Throughout the day the presidential palace in Buenos Aires was the focus of grief. Expressing their compassion Argentinians urged the bereaved President Cristina Fernandez, to be strong.
“Don’t abandon us, please. Don’t leave us Cristina,”
cried one woman, holding a home-made written message of support.
Kirchner’s body is expected to lie in state so that people can pay their final respects.
“A comrade has gone. A friend has gone. A statesman has gone. A man that understood the needs of the people,” said supporter Saul Perez.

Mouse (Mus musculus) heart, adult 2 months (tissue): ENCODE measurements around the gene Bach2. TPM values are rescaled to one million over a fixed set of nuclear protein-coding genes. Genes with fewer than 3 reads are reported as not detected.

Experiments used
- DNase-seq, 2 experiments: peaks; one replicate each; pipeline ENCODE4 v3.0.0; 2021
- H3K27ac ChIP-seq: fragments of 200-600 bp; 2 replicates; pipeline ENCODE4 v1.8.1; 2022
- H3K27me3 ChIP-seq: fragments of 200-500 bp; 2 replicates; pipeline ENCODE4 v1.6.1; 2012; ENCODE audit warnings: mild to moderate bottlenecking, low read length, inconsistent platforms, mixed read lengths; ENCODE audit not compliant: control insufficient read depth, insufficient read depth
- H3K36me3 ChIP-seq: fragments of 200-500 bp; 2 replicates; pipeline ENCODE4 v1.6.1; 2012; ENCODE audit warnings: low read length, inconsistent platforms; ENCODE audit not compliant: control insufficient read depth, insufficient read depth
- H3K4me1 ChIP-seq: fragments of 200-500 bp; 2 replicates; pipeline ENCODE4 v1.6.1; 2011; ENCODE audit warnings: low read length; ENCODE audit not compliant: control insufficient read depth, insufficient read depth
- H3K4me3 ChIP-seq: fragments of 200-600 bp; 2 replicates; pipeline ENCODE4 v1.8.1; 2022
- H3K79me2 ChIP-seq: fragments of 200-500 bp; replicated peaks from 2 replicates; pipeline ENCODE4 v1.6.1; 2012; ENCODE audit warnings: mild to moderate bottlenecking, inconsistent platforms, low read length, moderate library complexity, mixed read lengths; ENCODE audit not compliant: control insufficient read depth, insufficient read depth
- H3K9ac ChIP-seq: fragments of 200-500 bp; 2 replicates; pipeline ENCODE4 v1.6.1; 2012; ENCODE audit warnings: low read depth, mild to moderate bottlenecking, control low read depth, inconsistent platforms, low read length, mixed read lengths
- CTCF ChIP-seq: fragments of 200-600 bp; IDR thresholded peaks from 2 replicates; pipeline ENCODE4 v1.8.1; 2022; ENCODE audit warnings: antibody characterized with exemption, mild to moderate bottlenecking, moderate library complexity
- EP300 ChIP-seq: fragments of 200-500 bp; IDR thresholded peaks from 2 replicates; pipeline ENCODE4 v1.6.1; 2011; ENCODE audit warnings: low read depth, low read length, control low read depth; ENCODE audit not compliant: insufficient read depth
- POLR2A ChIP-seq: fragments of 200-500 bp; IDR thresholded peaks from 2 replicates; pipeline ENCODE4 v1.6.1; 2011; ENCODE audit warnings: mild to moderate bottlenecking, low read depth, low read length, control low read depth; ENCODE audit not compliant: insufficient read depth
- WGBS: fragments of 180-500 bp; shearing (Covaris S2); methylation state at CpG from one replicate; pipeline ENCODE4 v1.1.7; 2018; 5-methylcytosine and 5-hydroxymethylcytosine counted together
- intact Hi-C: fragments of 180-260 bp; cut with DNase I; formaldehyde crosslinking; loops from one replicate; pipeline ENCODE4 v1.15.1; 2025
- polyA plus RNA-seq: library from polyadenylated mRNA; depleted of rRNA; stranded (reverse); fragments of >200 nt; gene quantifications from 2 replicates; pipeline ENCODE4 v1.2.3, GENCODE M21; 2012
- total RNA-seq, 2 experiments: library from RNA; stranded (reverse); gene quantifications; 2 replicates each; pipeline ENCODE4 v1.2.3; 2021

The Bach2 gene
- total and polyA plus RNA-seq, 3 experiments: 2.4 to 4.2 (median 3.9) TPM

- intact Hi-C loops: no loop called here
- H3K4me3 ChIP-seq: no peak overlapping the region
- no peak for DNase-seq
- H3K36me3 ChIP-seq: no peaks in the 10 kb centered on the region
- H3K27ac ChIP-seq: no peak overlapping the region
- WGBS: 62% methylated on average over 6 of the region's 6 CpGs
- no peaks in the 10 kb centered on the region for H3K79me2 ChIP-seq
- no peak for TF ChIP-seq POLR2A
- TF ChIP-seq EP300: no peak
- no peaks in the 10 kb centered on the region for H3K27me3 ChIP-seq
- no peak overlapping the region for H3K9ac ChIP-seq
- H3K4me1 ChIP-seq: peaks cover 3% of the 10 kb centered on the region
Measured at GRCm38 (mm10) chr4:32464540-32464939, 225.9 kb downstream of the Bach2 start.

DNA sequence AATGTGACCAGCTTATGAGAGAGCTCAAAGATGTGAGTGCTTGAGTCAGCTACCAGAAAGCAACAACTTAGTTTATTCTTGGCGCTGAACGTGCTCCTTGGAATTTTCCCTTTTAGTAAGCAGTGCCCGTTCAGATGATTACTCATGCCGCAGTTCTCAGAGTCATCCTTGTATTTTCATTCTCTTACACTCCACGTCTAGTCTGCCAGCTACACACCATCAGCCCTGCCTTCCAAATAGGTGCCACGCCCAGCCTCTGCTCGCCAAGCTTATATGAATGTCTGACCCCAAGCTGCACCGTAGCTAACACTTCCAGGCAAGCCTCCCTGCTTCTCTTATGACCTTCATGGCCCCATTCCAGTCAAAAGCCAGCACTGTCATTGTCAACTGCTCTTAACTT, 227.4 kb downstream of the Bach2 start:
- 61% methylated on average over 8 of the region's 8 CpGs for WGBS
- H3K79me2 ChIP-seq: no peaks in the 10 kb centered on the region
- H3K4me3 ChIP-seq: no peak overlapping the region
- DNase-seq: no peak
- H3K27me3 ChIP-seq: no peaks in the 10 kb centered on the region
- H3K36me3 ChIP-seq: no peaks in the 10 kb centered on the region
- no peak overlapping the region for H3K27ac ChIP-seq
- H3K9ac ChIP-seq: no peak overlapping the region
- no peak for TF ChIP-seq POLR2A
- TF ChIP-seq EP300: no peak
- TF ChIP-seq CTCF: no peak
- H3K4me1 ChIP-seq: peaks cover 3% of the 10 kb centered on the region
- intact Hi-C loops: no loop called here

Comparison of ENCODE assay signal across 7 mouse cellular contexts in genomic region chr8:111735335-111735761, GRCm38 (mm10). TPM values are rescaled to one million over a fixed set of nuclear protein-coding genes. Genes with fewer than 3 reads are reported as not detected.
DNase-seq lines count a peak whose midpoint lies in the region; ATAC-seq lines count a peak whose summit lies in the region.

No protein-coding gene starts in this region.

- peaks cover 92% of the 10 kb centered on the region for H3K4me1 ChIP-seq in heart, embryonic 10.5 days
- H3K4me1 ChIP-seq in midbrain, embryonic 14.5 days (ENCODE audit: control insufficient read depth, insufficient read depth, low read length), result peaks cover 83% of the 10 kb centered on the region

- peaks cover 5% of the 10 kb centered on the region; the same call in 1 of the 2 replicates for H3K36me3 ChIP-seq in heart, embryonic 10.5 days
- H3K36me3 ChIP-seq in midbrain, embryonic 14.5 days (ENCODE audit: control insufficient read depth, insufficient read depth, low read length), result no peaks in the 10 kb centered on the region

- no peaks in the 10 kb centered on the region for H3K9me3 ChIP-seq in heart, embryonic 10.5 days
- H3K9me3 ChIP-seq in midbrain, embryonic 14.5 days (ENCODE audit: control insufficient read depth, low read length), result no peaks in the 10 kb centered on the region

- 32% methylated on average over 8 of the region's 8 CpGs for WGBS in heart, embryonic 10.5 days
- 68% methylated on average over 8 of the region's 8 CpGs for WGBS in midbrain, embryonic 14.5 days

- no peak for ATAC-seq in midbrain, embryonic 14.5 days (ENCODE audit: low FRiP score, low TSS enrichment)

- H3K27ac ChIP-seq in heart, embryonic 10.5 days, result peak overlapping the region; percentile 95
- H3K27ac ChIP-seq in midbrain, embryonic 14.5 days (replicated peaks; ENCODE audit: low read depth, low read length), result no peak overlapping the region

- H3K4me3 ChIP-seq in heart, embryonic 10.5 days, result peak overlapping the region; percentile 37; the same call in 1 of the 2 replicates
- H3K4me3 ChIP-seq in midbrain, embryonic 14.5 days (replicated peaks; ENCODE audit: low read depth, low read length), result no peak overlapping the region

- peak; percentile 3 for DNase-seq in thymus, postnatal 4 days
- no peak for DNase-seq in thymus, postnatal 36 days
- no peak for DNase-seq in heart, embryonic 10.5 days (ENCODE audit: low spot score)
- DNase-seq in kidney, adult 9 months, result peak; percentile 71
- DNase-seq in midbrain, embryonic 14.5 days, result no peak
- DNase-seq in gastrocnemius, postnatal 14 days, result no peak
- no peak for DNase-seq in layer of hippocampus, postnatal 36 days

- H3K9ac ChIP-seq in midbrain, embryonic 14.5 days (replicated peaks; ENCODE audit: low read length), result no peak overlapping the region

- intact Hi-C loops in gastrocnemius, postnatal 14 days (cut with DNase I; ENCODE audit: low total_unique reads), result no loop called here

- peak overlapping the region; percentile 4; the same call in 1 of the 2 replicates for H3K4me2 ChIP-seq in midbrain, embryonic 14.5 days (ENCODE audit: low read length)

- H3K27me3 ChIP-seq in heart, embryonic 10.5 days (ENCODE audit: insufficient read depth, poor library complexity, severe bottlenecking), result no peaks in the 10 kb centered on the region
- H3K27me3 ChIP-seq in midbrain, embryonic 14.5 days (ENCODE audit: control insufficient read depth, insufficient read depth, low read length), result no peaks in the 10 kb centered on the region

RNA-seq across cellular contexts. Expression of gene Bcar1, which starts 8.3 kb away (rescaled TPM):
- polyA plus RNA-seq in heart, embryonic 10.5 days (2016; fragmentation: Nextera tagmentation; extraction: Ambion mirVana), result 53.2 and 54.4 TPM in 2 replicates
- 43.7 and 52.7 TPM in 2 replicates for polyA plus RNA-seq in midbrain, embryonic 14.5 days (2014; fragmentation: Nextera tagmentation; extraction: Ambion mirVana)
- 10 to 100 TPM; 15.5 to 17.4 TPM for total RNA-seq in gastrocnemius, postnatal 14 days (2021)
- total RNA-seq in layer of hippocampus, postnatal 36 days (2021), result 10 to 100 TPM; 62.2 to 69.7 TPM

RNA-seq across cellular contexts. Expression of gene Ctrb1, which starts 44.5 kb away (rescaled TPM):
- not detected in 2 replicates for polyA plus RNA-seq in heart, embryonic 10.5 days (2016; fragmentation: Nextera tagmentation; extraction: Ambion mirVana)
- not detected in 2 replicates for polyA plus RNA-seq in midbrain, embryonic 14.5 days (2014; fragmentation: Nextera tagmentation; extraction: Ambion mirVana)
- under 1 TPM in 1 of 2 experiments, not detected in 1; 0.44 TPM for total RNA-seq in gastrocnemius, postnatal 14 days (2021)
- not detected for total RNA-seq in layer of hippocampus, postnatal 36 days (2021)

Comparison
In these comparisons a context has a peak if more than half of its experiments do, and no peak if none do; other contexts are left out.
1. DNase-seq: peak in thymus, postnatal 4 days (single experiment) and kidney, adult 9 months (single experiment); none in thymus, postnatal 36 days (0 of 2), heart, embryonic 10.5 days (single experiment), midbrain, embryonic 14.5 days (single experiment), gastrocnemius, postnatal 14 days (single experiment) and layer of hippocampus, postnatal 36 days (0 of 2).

But, as three days of national mourning were declared, not everyone shared that opinion of Kirchner’s political record.
“I really could not abide the policies he was carrying out, so right now I have mixed feelings,” said a man who only identified himself as Raul.
“I feel bad for his family but I think he was hurting the country.”
Kirchner had been widely tipped to run for the presidency again in 2011.
“I don’t know what is going to happen. He was the candidate we had. We hope it will give the president more strength and she will serve another term,” said construction worker Javier Valenzuela.
Initial outward signs of mourning were relatively muted, on a day Argentinians were required to stay at home to be registered in a national census.